Her advocacy – including a dramatic thwarted attempt to board a flight to China and search for him in early April 2017 – attracted criticism, but she says her husband’s conditions would improve every time there was international focus on his case. After his disappearance, Taiwan’s government demanded answers. It accused China of obstructing the truth and damaging cross-strait relations, and the president, Tsai Ing-wen, said she was monitoring it personally. Over the coming months the case would go before the UN working group on human rights and the US Congress, and would attract the support of the EU parliament.
Lee Ching-yu in April 2017. Photograph: Nicola Smith/The Guardian
Lifting an arm to adjust her glasses, the edge of tattoos that Ching-yu had inked before her husband’s Henan trial in September 2017, reading “Lee Ming-che, I am proud of you”, peek from beneath a cuff.
“If not for the international media attention, the release would have been more difficult and his treatment would have been more severe,” she says.
At the trial Lee confessed to spreading messages on Taiwan’s democracy and supporting Chinese political prisoners and their families, two things he says are normal in any democratic country, “but when it happens in China it becomes a claim of subversion of state power”.
Beijing considers Taiwan a province of China and intends to one day retake it. Taiwan’s DPP government says Taiwan is a sovereign nation. Beijing cut ties after Tsai’s election in 2016, and Chinese authorities take an increasingly dim view of proponents of democracy, especially those from Taiwan.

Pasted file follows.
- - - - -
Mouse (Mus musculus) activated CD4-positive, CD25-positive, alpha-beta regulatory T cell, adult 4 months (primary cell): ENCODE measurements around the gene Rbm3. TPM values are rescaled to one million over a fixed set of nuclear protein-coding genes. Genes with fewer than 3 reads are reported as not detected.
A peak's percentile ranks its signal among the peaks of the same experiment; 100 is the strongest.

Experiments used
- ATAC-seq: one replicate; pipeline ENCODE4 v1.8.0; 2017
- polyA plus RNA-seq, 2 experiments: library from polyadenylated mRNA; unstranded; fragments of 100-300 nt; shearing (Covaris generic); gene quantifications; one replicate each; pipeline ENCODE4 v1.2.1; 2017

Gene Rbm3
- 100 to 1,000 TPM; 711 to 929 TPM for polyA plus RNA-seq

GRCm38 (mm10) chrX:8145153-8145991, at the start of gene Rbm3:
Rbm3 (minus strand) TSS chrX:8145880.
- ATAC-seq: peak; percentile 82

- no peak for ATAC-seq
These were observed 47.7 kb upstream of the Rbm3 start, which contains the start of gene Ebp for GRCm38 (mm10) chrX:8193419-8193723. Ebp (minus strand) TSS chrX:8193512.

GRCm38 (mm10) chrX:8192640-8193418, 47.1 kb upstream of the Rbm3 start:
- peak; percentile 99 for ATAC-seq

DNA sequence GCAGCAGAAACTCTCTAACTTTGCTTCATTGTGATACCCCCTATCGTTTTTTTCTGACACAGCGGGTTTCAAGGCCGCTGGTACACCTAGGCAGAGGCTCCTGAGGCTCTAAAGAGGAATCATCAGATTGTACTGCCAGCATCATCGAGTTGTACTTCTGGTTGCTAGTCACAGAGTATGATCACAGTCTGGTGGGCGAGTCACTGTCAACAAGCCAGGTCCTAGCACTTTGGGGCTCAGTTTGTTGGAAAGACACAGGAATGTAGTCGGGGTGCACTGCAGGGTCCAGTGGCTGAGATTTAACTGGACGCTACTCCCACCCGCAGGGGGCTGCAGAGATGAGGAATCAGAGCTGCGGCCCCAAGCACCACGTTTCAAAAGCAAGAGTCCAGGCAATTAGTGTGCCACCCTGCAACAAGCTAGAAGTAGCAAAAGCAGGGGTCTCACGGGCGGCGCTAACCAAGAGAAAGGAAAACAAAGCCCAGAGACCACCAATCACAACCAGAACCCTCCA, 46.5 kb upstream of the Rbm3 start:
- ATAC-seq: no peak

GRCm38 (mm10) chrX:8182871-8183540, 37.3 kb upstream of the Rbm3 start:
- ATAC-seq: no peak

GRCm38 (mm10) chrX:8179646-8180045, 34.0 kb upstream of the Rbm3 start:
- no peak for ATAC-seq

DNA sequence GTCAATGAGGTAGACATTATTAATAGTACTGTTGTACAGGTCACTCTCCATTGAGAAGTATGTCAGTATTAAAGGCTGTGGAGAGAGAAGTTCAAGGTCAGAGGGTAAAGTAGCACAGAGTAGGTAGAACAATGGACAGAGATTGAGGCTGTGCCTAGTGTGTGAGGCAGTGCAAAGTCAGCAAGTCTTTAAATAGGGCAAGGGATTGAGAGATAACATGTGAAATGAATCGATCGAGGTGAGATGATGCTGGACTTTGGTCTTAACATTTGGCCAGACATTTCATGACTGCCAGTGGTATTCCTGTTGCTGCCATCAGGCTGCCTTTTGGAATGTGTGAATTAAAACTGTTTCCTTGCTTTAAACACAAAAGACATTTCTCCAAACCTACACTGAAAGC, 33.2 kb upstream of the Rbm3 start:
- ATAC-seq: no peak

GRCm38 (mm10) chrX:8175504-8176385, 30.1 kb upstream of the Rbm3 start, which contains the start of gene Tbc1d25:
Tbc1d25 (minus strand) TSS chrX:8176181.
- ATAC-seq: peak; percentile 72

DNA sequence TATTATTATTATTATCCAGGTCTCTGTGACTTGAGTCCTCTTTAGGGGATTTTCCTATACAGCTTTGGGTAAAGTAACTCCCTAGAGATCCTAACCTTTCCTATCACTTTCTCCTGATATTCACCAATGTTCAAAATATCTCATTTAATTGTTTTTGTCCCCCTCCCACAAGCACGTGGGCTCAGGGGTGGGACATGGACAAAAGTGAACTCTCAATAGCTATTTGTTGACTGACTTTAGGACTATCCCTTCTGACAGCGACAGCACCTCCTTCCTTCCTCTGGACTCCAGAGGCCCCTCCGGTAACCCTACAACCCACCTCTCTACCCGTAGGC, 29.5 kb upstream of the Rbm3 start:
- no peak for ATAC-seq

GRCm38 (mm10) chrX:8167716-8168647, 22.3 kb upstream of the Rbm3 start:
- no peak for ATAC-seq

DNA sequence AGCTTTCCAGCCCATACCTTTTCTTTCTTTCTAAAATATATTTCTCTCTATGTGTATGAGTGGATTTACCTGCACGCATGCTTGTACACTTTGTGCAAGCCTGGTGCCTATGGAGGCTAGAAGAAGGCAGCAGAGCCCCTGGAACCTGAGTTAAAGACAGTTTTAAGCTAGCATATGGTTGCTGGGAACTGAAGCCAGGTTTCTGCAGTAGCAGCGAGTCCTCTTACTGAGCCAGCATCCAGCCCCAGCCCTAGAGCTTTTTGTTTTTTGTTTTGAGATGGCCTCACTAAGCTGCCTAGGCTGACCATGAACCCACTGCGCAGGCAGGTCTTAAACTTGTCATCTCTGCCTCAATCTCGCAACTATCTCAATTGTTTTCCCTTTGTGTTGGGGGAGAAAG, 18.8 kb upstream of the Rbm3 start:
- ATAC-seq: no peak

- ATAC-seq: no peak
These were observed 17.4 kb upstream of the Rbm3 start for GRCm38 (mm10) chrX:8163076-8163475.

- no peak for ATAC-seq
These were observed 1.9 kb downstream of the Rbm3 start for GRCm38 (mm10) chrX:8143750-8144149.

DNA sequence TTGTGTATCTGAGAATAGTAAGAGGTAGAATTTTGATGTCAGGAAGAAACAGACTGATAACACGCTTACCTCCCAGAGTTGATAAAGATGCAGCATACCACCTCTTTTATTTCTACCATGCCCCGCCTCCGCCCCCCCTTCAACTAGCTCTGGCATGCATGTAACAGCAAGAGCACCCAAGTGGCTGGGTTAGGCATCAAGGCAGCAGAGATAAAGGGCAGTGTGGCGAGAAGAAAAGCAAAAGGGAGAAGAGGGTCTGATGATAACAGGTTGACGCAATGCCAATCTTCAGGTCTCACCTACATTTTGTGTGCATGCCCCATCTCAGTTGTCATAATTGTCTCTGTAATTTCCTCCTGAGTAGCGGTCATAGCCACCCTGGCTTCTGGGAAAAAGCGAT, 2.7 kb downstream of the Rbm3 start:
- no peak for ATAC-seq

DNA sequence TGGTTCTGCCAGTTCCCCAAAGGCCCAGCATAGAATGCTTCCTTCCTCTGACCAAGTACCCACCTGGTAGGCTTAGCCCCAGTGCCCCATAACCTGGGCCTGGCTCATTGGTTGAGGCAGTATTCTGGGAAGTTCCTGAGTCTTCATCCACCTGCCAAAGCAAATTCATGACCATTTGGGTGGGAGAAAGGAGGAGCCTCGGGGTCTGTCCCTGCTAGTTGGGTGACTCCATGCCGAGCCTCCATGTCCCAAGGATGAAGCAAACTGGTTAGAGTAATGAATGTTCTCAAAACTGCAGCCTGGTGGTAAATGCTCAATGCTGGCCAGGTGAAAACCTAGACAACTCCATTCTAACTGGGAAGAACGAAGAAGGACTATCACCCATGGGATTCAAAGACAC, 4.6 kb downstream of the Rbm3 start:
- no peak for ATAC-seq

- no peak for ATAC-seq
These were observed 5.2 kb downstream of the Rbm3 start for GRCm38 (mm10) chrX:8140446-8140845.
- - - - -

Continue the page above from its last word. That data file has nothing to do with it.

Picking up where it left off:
On 28 November 2017 he was sentenced to five years at Chishan labor prison. He and his supporters allege he was subjected to inhumane treatment, made to eat rotten food, forced into illegal amounts of labour, and frequently denied contact with family. He was denied a visit home for his father’s funeral in 2019. Ching-yu could visit for just 30 minutes at a time, but after criticising prison conditions she was temporarily banned. Then came the Covid pandemic, further restricting visits.
“Shih said what a political prisoner fears the most is that they’ll be forgotten in jail,” says Ching-yu. “I would have 30 minutes every month to meet Ming-che, and my boss told me to use it wisely. Do not cry. Tell him how much the world and I have done for him … There was a lot of worry inside of me that he would be changed into a man I could no longer recognise. But it was the man I fell in love with who returned.”
The couple found out Lee was coming home at about the same time, just days before his flight. Lee feared he would be released from prison but forced to stay in China, until guards asked him for personal details to book a flight. For five years Lee had imagine seeing his wife at the airport as he stepped on to Taiwanese soil. Instead he was whisked through Taiwan’s strict quarantine requirements and taxied to the centre, where he finally saw Ching-yu – through a pane of glass.
Ching-yu smiles and cries as she recalls the night. “We spoke on the phone for 16 hours. He shared a lot of his experiences from jail,” she says.
Since Lee was first jailed, the rule of Xi Jinping over China has hardened. Relations between Taiwan and Beijing are their worst in decades. Activists and dissidents have been arrested, and millions of people have been subjected to religious and cultural oppression in Xinjiang. Lee notes there are four Taiwanese political prisoners in Chinese jails, and he calls for more global attention on Ilham Tohti, a Uyghur economist jailed since 2014 with no outside contact.
Lee remains adamant of his innocence and unapologetic for his work, which he intends to continue. “The work I have done was for human rights and for humanity, so I had no regrets for what I did,” he says. “Because of my faith in it I have no doubt in what I did and I had confidence in my wife and her boss and my country Taiwan, and believed I was not abandoned.”